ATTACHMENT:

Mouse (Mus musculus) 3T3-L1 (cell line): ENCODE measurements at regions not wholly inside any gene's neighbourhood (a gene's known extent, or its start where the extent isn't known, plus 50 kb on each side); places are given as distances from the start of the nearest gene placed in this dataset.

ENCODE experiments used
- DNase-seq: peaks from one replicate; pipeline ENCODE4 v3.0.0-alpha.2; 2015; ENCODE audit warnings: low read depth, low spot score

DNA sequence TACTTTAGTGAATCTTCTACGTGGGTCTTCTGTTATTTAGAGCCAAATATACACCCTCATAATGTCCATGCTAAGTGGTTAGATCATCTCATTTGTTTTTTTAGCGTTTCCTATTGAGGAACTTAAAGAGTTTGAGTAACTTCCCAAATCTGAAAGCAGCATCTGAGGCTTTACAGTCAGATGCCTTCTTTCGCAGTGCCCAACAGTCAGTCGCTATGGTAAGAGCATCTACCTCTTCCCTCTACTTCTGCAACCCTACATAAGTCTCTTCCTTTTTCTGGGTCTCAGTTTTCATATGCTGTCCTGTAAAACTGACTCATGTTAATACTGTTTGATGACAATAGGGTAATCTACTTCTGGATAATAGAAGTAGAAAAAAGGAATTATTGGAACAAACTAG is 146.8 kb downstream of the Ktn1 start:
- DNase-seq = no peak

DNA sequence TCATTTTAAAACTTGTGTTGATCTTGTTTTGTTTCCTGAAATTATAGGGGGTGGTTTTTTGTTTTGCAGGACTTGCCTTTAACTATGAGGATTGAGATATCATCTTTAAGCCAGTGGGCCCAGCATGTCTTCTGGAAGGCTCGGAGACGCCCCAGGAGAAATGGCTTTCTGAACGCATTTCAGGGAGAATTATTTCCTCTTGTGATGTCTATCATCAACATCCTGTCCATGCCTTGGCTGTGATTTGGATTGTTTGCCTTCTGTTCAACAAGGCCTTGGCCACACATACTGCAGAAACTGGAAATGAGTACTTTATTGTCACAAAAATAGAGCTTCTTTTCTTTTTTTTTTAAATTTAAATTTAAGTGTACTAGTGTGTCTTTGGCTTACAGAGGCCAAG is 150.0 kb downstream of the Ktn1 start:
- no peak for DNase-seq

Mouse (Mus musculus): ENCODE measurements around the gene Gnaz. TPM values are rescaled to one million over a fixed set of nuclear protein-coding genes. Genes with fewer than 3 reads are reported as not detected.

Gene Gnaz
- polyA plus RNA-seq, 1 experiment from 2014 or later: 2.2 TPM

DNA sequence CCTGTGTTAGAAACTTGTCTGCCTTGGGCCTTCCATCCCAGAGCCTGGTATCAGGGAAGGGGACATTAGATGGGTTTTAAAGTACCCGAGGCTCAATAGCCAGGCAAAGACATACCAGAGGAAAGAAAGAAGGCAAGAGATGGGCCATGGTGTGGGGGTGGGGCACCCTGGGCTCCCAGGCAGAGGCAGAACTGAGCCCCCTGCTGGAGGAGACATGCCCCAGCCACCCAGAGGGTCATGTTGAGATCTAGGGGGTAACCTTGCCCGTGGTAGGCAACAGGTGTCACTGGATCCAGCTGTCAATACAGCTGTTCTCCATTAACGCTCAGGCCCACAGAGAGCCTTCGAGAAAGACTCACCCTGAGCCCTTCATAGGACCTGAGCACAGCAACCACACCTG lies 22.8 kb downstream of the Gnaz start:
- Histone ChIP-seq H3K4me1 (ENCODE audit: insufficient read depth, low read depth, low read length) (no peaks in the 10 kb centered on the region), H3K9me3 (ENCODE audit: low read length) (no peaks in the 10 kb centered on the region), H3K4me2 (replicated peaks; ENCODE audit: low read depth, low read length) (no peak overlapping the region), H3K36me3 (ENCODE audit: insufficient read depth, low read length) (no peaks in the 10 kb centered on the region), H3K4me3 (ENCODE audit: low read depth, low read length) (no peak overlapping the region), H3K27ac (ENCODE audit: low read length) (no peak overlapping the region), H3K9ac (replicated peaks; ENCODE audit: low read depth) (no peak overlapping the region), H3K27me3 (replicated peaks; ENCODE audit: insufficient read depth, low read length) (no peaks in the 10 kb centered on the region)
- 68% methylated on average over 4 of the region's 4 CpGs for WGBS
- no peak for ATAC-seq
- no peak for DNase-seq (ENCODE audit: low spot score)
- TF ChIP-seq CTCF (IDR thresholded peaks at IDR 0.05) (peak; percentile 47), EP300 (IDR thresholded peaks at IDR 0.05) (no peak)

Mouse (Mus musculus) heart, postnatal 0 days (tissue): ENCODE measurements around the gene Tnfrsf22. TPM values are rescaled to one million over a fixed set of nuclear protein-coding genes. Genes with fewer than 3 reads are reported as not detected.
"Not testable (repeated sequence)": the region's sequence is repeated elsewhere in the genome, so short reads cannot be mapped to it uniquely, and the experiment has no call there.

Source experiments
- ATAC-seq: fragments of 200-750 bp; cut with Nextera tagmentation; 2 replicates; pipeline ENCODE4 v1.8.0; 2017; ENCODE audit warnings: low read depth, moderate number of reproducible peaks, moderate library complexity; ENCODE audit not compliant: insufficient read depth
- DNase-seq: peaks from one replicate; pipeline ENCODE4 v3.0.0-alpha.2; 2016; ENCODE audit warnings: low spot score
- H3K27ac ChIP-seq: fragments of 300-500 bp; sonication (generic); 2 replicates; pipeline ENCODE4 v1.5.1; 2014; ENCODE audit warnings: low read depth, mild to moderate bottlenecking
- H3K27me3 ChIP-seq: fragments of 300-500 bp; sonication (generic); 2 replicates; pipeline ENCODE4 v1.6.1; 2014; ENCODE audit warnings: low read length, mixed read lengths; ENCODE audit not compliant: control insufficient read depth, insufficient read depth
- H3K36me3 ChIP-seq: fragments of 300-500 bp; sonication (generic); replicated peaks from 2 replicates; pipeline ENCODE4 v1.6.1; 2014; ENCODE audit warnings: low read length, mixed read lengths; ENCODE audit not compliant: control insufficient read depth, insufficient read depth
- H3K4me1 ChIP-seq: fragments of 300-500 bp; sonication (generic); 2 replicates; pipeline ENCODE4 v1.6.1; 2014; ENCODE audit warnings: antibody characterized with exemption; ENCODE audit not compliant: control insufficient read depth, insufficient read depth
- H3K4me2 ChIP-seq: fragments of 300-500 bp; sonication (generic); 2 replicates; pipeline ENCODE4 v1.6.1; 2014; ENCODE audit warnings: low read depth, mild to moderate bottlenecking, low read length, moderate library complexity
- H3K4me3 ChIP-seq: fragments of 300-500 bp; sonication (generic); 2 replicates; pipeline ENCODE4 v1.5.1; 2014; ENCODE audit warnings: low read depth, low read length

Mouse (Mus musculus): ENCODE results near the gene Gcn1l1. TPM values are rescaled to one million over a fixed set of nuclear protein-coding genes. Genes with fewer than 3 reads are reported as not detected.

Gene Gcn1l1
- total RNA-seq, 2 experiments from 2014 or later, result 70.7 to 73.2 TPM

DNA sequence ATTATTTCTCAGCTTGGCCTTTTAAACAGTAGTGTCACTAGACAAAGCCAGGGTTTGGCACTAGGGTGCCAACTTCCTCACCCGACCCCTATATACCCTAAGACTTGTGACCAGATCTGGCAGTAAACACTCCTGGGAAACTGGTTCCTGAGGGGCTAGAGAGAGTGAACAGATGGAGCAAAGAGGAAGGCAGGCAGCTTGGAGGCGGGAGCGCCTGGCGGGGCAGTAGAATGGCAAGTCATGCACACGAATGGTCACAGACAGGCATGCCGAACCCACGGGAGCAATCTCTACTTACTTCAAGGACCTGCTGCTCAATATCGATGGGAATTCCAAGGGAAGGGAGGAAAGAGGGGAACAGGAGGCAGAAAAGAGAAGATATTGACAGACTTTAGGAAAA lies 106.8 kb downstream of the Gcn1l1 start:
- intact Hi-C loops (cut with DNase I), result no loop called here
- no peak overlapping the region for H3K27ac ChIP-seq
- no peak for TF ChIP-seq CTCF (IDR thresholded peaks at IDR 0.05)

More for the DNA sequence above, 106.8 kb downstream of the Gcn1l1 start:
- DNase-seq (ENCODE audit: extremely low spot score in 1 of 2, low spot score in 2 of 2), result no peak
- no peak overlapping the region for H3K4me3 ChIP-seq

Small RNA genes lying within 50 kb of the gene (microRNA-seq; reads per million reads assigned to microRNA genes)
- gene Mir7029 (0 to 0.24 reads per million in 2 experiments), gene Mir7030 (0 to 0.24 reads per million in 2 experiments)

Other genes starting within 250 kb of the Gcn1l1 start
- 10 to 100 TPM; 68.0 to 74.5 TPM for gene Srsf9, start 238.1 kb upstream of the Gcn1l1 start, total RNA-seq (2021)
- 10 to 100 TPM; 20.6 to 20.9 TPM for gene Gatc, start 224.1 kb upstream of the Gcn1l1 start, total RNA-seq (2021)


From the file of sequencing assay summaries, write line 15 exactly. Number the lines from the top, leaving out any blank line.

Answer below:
- no peak for DNase-seq (ENCODE audit: low spot score)